Step Two: Examine the Topology
Download the coordinate file and topology for this system. These files were provided as part of David Mobley's tutorial for this system (which is no longer online), and are the original files (modified slightly for compatibility with recent GROMACS versions) used by Michael Shirts in the paper referenced on the previous page.
The system contains a single molecule of methane (called "ALAB" in the coordinate file, for the β-carbon of alanine) in a box of 596 TIP3P water molecules. Looking into the topology, we find:
; Topology for methane in TIP3P #include "oplsaa.ff/forcefield.itp" [ moleculetype ] ; Name nrexcl Methane 3 [ atoms ] ; nr type resnr residue atom cgnr charge mass typeB chargeB massB 1 opls_138 1 ALAB CB 1 0.000 12.011 2 opls_140 1 ALAB HB1 2 0.000 1.008 3 opls_140 1 ALAB HB2 3 0.000 1.008 4 opls_140 1 ALAB HB3 4 0.000 1.008 5 opls_140 1 ALAB HB4 5 0.000 1.008 [ bonds ] ; ai aj funct c0 c1 c2 c3 1 2 1 1 3 1 1 4 1 1 5 1 [ angles ] ; ai aj ak funct c0 c1 c2 c3 2 1 3 1 2 1 4 1 2 1 5 1 3 1 4 1 3 1 5 1 4 1 5 1 ; water topology #include "oplsaa.ff/tip3p.itp" [ system ] ; Name Methane in water [ molecules ] ; Compound #mols Methane 1 SOL 596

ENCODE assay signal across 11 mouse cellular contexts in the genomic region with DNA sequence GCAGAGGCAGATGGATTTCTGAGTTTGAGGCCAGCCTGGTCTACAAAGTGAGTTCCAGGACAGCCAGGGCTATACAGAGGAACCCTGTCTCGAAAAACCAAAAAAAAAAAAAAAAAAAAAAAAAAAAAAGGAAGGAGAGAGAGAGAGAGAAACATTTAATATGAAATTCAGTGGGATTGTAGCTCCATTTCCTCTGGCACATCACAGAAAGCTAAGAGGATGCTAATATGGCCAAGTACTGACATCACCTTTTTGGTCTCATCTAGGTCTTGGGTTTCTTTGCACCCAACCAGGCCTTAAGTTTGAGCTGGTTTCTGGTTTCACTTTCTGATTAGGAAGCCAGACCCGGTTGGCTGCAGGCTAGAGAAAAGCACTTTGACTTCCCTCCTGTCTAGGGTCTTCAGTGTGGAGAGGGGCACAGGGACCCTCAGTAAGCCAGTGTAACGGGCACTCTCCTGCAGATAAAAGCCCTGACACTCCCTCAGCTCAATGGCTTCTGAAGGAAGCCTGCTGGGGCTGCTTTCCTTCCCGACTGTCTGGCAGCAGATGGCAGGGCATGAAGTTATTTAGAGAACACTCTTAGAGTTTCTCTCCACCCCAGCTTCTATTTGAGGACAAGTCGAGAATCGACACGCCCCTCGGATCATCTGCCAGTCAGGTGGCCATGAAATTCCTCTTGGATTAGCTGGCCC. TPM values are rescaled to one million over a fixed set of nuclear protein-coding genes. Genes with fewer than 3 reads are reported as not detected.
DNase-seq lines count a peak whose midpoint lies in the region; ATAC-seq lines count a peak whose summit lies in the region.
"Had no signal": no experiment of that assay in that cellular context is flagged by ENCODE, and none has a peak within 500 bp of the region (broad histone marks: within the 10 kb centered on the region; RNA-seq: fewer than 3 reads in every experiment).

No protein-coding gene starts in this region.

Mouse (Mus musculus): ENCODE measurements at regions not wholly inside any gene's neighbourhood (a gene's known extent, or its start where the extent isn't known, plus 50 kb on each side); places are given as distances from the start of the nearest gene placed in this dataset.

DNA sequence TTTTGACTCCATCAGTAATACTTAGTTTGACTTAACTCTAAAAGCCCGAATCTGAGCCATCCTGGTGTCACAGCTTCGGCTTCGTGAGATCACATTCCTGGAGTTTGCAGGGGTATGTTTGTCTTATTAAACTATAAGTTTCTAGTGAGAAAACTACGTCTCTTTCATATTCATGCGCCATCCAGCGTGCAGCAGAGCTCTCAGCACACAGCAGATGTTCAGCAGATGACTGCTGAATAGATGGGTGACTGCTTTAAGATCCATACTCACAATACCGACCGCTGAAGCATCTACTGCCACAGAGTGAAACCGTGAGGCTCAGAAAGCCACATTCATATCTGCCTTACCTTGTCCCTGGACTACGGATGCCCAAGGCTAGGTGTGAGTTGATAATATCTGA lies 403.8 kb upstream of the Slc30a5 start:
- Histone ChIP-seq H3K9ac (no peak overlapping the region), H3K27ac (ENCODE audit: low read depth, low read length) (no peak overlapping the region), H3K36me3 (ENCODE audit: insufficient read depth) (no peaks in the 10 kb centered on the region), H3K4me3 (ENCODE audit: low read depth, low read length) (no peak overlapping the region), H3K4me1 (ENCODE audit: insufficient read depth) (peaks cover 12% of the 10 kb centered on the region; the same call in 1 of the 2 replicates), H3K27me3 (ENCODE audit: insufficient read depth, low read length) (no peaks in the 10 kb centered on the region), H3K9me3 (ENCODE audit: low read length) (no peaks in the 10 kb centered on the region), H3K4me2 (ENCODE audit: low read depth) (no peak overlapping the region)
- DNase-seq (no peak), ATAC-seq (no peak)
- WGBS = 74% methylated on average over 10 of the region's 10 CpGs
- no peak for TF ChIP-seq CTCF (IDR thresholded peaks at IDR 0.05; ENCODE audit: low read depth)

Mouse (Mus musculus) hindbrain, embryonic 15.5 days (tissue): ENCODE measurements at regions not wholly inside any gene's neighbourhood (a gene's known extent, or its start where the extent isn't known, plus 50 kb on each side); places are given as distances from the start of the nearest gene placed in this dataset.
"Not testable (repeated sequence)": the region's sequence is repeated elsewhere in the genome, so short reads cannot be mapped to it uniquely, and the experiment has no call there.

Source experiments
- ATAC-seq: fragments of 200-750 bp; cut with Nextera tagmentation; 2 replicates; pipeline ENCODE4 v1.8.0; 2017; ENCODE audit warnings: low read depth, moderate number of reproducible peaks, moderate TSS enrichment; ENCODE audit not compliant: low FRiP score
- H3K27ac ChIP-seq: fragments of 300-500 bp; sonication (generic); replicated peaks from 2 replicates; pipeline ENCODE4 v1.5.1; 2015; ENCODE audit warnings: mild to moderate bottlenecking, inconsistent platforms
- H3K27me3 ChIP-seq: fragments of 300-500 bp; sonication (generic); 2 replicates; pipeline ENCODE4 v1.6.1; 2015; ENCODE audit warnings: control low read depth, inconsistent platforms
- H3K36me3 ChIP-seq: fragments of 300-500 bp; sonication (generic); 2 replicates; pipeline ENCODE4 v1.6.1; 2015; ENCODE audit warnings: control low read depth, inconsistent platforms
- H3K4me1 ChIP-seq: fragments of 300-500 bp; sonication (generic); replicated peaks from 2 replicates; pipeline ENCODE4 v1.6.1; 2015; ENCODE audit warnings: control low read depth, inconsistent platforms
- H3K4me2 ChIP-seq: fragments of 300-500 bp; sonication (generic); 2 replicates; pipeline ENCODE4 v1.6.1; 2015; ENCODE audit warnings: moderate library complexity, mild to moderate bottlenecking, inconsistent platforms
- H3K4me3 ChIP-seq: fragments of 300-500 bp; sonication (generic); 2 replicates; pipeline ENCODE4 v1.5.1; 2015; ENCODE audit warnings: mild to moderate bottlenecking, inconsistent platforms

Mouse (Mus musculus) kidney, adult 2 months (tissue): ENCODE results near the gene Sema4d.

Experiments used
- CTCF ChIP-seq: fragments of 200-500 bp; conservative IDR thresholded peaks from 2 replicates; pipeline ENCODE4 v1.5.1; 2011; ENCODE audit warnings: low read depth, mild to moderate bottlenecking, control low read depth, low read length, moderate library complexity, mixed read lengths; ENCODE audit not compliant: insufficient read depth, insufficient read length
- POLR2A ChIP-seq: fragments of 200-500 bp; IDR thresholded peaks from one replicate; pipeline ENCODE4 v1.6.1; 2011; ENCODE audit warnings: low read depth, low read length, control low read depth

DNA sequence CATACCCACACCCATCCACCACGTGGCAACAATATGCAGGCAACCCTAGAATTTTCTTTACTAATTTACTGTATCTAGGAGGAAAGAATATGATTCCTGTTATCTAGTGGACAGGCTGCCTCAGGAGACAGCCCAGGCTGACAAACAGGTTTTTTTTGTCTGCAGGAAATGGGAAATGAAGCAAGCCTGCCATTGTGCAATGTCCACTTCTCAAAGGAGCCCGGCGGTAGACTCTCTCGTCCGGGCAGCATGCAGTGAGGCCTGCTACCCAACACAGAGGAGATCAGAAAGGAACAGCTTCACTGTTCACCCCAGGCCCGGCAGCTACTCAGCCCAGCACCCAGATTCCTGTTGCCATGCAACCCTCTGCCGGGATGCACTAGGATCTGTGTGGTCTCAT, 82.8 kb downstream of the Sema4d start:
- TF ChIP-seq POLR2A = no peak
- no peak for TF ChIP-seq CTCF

You will note that all charges are set to zero. There is a practial reason behind this setup. Normally, charge interactions between the solute and water are turned off prior to the van der Waals terms. If charge interactions are left on when Lennard-Jones terms are turned off, positive and negative charges would be allowed to approach one another at infinitely close distances, resulting in a very unstable system that would probably just blow up. The procedure in this tutorial essentially assumes that charges have been properly been turned off prior to this point, and we will be turning off only van der Waals interactions between the solute and solvent.
Note that in previous versions of GROMACS, the contents of the
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